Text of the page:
How do I add myself back as a sudo user?

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If you should be a sudoer in ubuntu but somehow the system is broken and you can no longer make administrative changes, follow the procedure below to re-enter the sudoers list.

$ sudo ls
[sudo] password for stephane:
stephane is not in the sudoers file. This incident will be reported.

During boot, press and hold the left Shift key, and you should see the GRUB menu.
Select the entry containing (recovery mode) and wait.
You should now be presented with a menu. Select:
remount Remount / read/write and mount all other file systems

If this option doesn't appear or won't work, you can instead choose the root option and use the following command to mount the system partition:


mount -o remount /

or

mount -o rw,remount /

After applying this variation, adding a user to the admin (11.10 and ealrier) or sudo (12.04 and later) group is done like:
adduser username admin # 11.10 and earlier
adduser...

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I know the threads How do I add myself back as a sudo user?, Mounting encrypted LUKS partition from Live CD, … This thread is about how to add a sudo user back without root and other strict security policies in place in encrypted environment: whole-media encryption, home-folder encryption and empty-space overwrite, but you know the password of the encryption. Still, the mounting of such an encrypted device is not that straight-forward. This is not duplicate!

My whole disk is encrypted. It contains Ubuntu 16.04.
I know the thread How do I add myself back as a sudo user? but it is not for whole disk encryption.
I did sudo usermod -G staff masi by accident (missed option -a there) and logged out.
It removed me from all other groups than staff.
To get back to defaults, I should run

sudo usermod -a -G adm cdrom sudo dip plugdev lpadmin sambashare masi

However, I am not anymore a part of sudo group, so I cannot run it.
You cannot go Ubuntu’s Grub >...

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Question:

I clean-installed Ubuntu 11.10 today, and then installed VirtualBox. This required me to add myself to the vboxusers group, and since 11.10 seems to no longer have a graphical app to add users to a group, I ran the following command:

sudo usermod -G vboxusers stephane

This is a problem. I now see what I should have run instead is:

sudo usermod -aG vboxusers stephane

The end result is I'm no longer in the groups I should be in. Including whatever group is required to run "sudo". When I run any command as sudo now, I get the following:

$ sudo ls [sudo] password for stephane: stephane is not in the sudoers file. This incident will be reported.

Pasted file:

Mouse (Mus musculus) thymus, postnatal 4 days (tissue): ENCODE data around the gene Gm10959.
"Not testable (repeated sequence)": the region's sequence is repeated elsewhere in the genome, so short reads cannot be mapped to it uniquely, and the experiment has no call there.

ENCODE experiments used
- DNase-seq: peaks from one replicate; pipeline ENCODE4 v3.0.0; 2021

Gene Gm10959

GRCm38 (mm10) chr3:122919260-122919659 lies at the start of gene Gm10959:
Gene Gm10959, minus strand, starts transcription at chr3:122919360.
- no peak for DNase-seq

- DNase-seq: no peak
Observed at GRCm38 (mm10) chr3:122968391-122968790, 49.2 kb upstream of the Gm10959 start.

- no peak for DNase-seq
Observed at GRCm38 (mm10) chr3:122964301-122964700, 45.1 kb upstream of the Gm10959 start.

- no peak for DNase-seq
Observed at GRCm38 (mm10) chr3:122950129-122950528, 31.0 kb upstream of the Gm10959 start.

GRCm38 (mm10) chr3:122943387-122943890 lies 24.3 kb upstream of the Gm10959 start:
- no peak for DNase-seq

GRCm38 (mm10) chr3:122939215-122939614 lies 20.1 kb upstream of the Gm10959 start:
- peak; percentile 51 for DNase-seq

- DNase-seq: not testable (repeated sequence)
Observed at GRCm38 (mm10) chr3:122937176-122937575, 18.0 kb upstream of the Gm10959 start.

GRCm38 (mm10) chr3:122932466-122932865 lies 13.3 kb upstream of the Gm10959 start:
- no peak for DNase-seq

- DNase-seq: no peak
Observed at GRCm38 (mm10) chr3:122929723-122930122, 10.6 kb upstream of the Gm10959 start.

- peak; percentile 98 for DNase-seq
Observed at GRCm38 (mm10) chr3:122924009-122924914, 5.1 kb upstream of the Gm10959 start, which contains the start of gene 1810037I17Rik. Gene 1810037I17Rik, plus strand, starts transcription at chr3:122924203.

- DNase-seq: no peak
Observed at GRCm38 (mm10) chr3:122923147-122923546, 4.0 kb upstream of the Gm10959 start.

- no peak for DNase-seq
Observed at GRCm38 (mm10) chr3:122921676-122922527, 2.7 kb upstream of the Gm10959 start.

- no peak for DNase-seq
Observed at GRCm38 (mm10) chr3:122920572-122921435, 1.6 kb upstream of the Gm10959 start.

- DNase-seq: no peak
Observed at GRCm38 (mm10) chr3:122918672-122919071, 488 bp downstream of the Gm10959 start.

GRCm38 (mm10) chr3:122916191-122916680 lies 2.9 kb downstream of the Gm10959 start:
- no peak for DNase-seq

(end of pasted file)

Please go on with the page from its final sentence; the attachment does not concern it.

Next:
Is there a way to fix this, or do I need to re-install from scratch again?


Solution:1

During boot, press and hold the left Shift key, and you should see the GRUB menu.

Select the entry containing (recovery mode) and wait.

You should now be...

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I clean-installed Ubuntu 11.10 today, and then installed VirtualBox. This required me to add myself to the vboxusers group, and since 11.10 seems to no longer have a graphical app to add users to a group, I ran the following command:

sudo usermod -G vboxusers stephane

This is a problem. I now see what I should have run instead is:

sudo usermod -aG vboxusers stephane

The end result is I'm no longer in the groups I should be in. Including whatever group is required to run "sudo". When I run any command as sudo now, I get the following:

$ sudo ls [sudo] password for stephane: stephane is not in the sudoers file. This incident will be reported.

Is there a way to fix this, or do I need to re-install from scratch again?

During boot, press and hold the left Shift key, and you should see the GRUB menu.

Select the entry containing (recovery mode) and wait.

You should now be presented with a menu. Select:

remount Remount / read/write and mount...
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Command Syntax:

sudo adduser sudo

Change with your actual username. Above command creates a new user and add it in group named sudo. This group already have sudo privileges defined in /etc/sudoers files.

Example:

The following command will create a new user jack and add it to sudo group. If user already exist, it will simply add them to sudo group.

$ sudo adduser jack sudo

Add Existing User in sudo Group

You can also use the following command to add existing users to group sudo, where it will get full sudo privileges.

$ sudo usermod -aG sudo

Remove Existing User from sudo Group

The following command will remove user from group sudo. This will not remove user from system.

$ sudo gpasswd -d...
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The sudo command is used to elevate your permissions for a single Linux command.

You can use the sudo command to run a command as any other user although it is commonly used to run a command as the root user.

Note: In Linux the root user is the same as an administrator

If you have multiple users on your computer then you probably don't want all of the users to be administrators because administrators can do things like install and uninstall software and change key system settings.